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It’s a little hard to wrap your head around this one, but global oil giant Chevron (yes, that Chevron) has just announced plans to install a solar power system at the Kern River oil field in California. This ain’t no small potatoes, either. All together, Kern River is the fifth largest oil field in the U.S. and Chevron’s solar array will consist of 7, 700 solar panels, according to Reuters. The system is designed to generate 740 kilowatts of electricity to run Chevron’s oil pumps and pipelines at the field.
The Kern River solar array is just one piece of a $2 billion investment Chevron plans for solar and alternative energy. That’s a tidy little chunk of the oil company’s change, which seems to indicate that the company sees the writing on the wall for fossil fuels. Not that oil will disappear, just that the potential returns from solar power and other alternative energy in the retail market are starting to look mighty attractive. Once again, follow the money…
The 8-acre Kern River site will serve as a test ground for seven different types of solar energy that could be deployed at Chevron’s facilities worldwide, as detailed in a recent Los Angeles Times story. That’s actually old news; according to the Times, Chevron started using solar at its facilities since 1992.
Chevron isn’t only using solar to pump more fossil fuels. It’s also becoming a solar installer and supplier. Last month the company announced that it is building a solar array in Mexico, on a 20-acre mine tailing site that it owns. Solar energy from the installation will be sold to the local grid. The company is also building a 3.7 megawatt solar project in partnership with a school district in San Jose, California. The company has become quite the solar expert and will do the project from soup to nuts, including designing, building, and operating it, as well as assessing its performance. If Chevron gets out of the oil business it won’t be any time soon, but it’s sure positioning itself to follow the money out of fossil fuels when the time comes.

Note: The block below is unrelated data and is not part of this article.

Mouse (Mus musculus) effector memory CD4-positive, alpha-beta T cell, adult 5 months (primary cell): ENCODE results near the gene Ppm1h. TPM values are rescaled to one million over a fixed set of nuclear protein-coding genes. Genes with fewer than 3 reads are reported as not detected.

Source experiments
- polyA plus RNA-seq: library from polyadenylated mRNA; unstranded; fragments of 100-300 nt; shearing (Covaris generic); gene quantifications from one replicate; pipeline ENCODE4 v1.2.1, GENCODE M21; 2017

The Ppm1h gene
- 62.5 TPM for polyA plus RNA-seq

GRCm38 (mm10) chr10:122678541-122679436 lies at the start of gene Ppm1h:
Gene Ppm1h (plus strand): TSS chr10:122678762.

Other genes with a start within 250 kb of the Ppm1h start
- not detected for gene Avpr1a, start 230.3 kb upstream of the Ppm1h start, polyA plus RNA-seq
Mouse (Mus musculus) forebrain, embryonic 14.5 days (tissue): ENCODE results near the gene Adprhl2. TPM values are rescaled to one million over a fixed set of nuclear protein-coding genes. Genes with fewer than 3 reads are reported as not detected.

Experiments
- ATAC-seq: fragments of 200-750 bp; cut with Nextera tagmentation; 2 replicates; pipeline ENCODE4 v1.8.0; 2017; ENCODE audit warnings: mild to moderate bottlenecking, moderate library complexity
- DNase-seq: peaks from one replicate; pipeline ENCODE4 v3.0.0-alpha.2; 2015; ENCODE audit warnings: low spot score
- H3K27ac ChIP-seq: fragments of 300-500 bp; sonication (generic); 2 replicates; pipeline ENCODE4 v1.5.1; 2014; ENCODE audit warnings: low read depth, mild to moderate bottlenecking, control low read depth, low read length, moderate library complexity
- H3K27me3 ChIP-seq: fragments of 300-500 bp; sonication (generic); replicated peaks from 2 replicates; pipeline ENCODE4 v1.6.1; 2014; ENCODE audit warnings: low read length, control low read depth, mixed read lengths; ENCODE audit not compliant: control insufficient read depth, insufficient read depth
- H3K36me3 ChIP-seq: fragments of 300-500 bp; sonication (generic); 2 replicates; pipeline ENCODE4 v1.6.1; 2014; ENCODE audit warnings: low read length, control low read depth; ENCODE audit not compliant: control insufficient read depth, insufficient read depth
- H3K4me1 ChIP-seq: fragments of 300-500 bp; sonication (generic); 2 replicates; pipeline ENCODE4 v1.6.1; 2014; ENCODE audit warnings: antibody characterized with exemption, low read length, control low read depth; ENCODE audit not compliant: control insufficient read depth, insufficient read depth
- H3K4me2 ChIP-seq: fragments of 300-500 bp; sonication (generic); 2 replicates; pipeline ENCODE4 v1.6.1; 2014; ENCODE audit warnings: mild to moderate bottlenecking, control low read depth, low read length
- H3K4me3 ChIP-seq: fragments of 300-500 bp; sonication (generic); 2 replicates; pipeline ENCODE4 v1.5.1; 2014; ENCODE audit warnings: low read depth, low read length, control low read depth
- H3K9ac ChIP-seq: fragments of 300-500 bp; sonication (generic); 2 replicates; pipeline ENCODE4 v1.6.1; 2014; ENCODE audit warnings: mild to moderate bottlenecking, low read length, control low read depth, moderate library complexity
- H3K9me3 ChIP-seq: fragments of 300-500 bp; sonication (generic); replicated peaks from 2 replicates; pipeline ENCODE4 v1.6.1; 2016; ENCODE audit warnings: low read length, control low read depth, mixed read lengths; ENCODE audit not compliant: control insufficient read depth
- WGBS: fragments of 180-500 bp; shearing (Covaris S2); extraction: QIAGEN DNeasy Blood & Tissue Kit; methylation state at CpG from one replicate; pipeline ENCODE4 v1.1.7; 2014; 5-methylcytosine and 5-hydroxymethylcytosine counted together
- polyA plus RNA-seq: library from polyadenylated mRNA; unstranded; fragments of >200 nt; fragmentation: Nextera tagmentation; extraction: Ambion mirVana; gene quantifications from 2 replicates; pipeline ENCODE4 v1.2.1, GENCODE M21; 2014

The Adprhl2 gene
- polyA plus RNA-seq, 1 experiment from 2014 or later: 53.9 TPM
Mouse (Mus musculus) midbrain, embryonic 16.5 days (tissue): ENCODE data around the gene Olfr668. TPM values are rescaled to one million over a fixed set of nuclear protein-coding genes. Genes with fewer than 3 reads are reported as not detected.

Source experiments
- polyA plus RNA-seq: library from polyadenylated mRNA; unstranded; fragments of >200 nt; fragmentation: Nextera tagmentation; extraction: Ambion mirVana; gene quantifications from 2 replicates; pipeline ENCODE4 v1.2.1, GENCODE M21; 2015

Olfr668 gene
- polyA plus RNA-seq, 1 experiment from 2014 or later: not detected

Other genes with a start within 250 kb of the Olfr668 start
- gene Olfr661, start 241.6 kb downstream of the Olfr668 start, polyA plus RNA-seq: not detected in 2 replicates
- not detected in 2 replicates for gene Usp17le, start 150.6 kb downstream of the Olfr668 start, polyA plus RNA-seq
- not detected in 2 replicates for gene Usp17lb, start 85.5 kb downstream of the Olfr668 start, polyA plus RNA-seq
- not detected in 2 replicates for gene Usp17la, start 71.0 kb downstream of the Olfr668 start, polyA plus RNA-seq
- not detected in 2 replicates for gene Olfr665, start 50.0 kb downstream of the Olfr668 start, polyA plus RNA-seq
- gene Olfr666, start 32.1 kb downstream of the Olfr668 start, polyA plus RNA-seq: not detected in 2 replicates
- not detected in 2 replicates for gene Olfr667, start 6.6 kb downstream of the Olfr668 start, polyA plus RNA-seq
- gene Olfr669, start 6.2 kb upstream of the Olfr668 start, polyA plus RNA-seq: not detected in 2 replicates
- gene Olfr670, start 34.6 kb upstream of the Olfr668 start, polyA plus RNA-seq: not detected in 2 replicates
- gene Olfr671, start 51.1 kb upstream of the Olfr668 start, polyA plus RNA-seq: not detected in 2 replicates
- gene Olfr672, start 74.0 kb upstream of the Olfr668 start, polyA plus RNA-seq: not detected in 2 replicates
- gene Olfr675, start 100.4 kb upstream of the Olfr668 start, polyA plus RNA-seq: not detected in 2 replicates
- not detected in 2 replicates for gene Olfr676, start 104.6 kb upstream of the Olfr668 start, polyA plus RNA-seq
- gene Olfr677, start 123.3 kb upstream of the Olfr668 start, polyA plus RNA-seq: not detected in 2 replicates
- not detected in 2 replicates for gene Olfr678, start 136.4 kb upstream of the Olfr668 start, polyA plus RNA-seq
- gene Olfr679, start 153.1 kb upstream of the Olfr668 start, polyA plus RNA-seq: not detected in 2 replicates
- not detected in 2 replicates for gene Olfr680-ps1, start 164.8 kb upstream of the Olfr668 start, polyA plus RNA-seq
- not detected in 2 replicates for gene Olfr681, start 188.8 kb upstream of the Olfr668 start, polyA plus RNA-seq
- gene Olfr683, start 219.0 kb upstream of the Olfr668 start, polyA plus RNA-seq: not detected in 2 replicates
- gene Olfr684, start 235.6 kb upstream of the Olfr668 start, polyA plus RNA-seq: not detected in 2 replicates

Image (altered): Oil well by Jasper Morse on flickr.com.
Tina Casey specializes in military and corporate sustainability, advanced technology, emerging materials, biofuels, and water and wastewater issues. Tina’s articles are reposted frequently on Reuters, Scientific American, and many other sites. You can also follow her on Twitter @TinaMCasey and Google+.